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No Pepsi Center games, but Avs will have a top-four seed

May 26, 2020, 7:12 PM ET [0 Comments]
Rick Sadowski
Colorado Avalanche Blogger •Avalanche Insider • RSSArchiveCONTACT
NHL commissioner Gary Bettman on Tuesday revealed the league’s Return to Play plan with a 24-team tournament to determine the 2019-20 Stanley Cup champion.

Unfortunately for the Avalanche, the team played its final Pepsi Center game on March 11, the day before the league hit the pause button because of the COVID-19 pandemic.

Denver is not among the 10 cities being considered for two hub sites where the qualifying rounds and round-robin seeding will be held, one city for the West and one for the Eastern Conference; the sites are Chicago, Columbus, Dallas, Edmonton, Las Vegas, Los Angeles, Minnesota, Pittsburgh, Toronto and Vancouver.

Bettman said the regular season is over; the standings, based on points percentage on March 12, determined the 24 teams eligible for the tournament.

The Avalanche were two points behind St. Louis for first place in the West and Central Division, and are guaranteed one of the top four seeds in the conference, along with St. Louis, Dallas and Vegas. They will play each other once to decide the top four seeds for the first round. These games will be played with regular-season overtime and shootout rules.

The other 16 teams, eight from each conference, will play qualifying rounds, best-of-five series with playoff overtime rules, with the winners advancing to play the top seeds in the first round.

The West qualifying series: Edmonton vs. Chicago; Nashville vs. Arizona; Vancouver vs. Minnesota; and Calgary vs. Winnipeg.

Boston, Tampa Bay, Washington and Philadelphia will take part in round-robin play to decide the top four seeds in the East. The qualifying rounds: Pittsburgh vs. Montreal; Carolina vs. the New York Rangers; the New York Islanders vs. Florida; and Toronto vs. Columbus.

The seven teams whose seasons have ended: Anaheim, Buffalo, Detroit, Los Angeles, New Jersey, Ottawa and San Jose. They will participate in the NHL draft lottery, the first phase June 26.

"We anticipate playing without fans, but if at some point things change and we could, we would reevaluate," Bettman said. "Everything we have been doing over the past 10-12 weeks was having to do with preparing for whatever might be in front of us. Having alternatives, having optionality, and making sure we were flexible enough to adapt to whatever was going on.”

"I want to make clear that the health and safety of our players, coaches, essential support staff and our communities are paramount," Bettman said. "While nothing is without risk, ensuring health and safety has been central to all of our planning so far and will remain so.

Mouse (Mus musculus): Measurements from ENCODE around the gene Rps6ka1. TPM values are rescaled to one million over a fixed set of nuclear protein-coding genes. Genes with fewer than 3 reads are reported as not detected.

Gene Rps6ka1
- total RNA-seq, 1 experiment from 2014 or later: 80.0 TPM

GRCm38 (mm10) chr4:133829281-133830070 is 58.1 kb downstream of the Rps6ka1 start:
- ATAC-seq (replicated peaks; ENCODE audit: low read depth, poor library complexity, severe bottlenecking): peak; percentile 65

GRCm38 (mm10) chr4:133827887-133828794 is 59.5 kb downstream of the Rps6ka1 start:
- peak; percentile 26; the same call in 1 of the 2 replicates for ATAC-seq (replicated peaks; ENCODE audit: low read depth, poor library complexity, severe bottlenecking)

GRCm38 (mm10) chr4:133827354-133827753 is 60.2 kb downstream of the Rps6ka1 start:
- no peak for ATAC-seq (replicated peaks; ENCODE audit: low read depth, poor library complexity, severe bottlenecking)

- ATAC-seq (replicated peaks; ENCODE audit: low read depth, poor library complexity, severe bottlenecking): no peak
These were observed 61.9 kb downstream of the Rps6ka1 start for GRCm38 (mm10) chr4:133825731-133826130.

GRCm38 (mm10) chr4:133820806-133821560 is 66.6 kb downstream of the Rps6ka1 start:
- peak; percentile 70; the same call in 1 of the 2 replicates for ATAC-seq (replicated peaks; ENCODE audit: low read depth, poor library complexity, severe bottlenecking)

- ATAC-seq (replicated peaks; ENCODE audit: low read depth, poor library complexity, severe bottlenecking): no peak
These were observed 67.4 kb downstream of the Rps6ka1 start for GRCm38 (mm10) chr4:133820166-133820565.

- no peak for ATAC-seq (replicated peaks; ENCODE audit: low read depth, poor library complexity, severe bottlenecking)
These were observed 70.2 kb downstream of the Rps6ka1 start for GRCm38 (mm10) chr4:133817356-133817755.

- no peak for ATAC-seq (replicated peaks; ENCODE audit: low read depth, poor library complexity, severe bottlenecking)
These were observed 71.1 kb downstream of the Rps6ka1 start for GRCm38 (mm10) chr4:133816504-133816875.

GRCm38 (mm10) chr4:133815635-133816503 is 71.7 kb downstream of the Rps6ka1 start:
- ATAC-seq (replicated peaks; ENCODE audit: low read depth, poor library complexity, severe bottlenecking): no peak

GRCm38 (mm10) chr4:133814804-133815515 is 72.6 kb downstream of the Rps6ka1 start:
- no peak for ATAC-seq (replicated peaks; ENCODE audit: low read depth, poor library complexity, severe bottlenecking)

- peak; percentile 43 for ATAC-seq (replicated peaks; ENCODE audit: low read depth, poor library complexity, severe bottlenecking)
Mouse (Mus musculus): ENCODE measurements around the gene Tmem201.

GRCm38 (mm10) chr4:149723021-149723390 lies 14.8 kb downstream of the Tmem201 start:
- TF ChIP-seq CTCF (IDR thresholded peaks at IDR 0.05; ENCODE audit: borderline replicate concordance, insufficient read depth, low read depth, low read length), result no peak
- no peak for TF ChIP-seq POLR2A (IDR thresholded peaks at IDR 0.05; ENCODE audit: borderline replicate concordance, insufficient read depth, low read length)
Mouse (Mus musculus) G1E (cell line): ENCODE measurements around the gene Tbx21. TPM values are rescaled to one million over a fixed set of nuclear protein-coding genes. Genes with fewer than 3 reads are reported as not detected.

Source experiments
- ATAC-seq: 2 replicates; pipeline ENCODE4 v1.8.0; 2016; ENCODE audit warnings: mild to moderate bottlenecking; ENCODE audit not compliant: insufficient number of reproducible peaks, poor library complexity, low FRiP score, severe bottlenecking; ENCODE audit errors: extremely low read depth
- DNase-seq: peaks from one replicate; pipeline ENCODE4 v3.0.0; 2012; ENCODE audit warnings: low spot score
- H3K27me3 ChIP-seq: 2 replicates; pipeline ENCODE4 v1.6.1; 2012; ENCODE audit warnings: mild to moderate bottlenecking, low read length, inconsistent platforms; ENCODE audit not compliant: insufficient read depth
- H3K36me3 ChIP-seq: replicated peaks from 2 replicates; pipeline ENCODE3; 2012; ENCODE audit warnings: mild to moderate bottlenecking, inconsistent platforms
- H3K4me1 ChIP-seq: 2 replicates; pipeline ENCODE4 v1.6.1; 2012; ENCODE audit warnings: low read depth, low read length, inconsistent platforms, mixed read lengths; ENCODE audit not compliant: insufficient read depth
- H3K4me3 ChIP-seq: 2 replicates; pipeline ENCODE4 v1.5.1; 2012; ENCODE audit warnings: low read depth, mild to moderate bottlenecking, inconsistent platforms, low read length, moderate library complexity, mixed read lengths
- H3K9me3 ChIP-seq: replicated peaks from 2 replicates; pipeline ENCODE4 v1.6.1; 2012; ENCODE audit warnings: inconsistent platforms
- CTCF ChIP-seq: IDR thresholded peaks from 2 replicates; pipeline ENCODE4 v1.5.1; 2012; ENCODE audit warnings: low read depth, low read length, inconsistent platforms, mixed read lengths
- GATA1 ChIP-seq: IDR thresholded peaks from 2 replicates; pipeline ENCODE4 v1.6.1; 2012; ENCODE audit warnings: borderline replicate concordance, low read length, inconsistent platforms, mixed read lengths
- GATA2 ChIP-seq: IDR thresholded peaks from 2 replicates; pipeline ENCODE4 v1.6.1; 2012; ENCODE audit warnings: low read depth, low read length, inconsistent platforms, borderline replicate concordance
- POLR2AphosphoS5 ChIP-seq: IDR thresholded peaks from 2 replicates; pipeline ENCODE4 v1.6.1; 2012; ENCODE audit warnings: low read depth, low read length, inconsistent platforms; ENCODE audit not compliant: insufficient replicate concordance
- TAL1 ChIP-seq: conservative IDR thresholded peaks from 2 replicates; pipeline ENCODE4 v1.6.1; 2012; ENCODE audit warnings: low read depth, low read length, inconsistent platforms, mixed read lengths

"Let me assure you that the reason we are doing this is because our fans have told us in overwhelming numbers that they want to complete the season, if at all possible. And our players and our teams are clear that they want to play and bring the season to its rightful conclusion."

No specific dates have been set, but players could start returning to their home cities in June and undergo voluntary on- and off-ice activities in groups of six; coaches won’t be allowed on the ice.

Formal training camps could start in July. Bettman said it’s possible the league could start playing games by the end of July or early August and play through September, which obviously would delay the start of the 2021-22 season.

Bettman said the decision on the hub cities and when the playoffs will begin will depend on COVID-19 conditions, testing ability and government regulations. A comprehensive system for testing will be in place in each hub city. Each team will be permitted to travel with a maximum of 50 personnel, including players, coaches and staff, to its hub city.

The format for the playoffs was determined in meetings of the Return to Play Committee, which included executives from the NHL and NHL Players' Association.

After the round-robins and qualifying rounds, the conference-based playoffs will continue in the two hub cities. Each of the winners of the qualifying round will advance to face one of the round-robin teams in the first round. The committee hasn’t decided whether the first-round series will be set through seeding or by bracket.

The committee also has yet to decide the length of the first- and second-round series, and whether the second-round series will be determined through seeding or by bracket.

The conference finals and Stanley Cup Final will be best-of-7 series. The sites for those games have yet to be determined.

"Obviously, we anticipate playing over the summer and into the early fall," Bettman said. "At this time, we are not fixing dates because the schedule of our return to play will be determined both by developing circumstances and the needs of the players.

"We believe we have constructed an overall plan that includes all teams that, as a practical matter, might have had a chance of qualifying for the playoffs when the season was paused. And this plan will produce a worthy Stanley Cup champion who will have run the postseason gauntlet that is unique to the NHL."

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